When we first saw this, we thought, oh well, to fight poverty, just encourage people to make marriage commitments, to form this mutual relationship of respect and support. It's obviously crucial to the economic well-being of the entire household. That's easy for us to say. Some of you who are acquainted with policies and actions in this arena will know that social service programs to this end have indeed been tried, and they do help some. But the problem is more complicated than our simple recipe, "encourage marriage". A study described in a recent volume of The Annals of the American Academy of Political and Social Science[2] outlines the conundrum: young women who were interviewed by the writers in fact valued marriage and understood its importance. But they could not see the men in their communities as people who would yield up the kind of respect and support they thought would be necessary. They weren't about to enter into a committed relationship with those men.

We don't have an answer to this. We are aware of a number of initiatives, both private and government funded, on the local, state and national levels, which focus on young men (14-21 years of age) who have fathered children but do not live in the same household. Such programs assist young dads by encouraging them to continue their education, finding work so that they can provide some financial support and helping them to become emotionally involved in the lives of their children, from whom they may be estranged because of difficult relationships with the mothers.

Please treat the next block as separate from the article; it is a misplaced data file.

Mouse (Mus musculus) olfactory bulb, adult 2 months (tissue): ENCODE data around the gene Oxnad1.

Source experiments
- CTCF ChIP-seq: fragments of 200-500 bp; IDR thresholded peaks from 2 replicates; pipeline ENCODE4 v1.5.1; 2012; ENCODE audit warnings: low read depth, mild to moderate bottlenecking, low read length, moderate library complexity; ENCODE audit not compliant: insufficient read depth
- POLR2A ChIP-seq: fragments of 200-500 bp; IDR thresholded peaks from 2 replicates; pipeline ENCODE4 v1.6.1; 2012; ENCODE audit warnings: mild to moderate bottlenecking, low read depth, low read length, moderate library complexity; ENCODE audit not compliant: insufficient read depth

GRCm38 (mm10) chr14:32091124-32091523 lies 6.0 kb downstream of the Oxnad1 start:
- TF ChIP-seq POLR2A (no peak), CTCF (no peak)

We could also define "poverty" in a different way. Now many years ago, writer George Gilder spoke of it not in terms of current numerical income, but in terms of awareness of opportunity and willingness to seize such opportunities or at least strive for them. If people were genuinely poor, he suggested, it was because they could not conceptualize that there might be a way out. On the other hand, even if their incomes were low, they might not be impoverished if they could see that there are ways to improve their lives and if they then reached toward that improvement. The entire issue of The Annals we reference above takes this kind of approach in wanting to connect policymakers and scholarly elites to the culture of the people who are "in poverty." We hope they've made some headway.

[1] Carmen DeNavas-Walt, Bernadette D. Proctor and Jessica C. Smith. Income, Poverty, and Health Insurance Coverage in the United States: 2009. Washington, D.C.: U.S. Bureau of the Census, September 2010.

[2] Kathryn Edin and Marie Kefalas. Promises I Can Keep: Why Poor Women Put Motherhood Before Marriage. Berkeley: University of California Press. 2005. Discussed in Small, Harding & Lamont. "Reconsidering Culture and Poverty", The Annals of the American Academy of Political and Social Science, Volume 629, May 2010, page 12.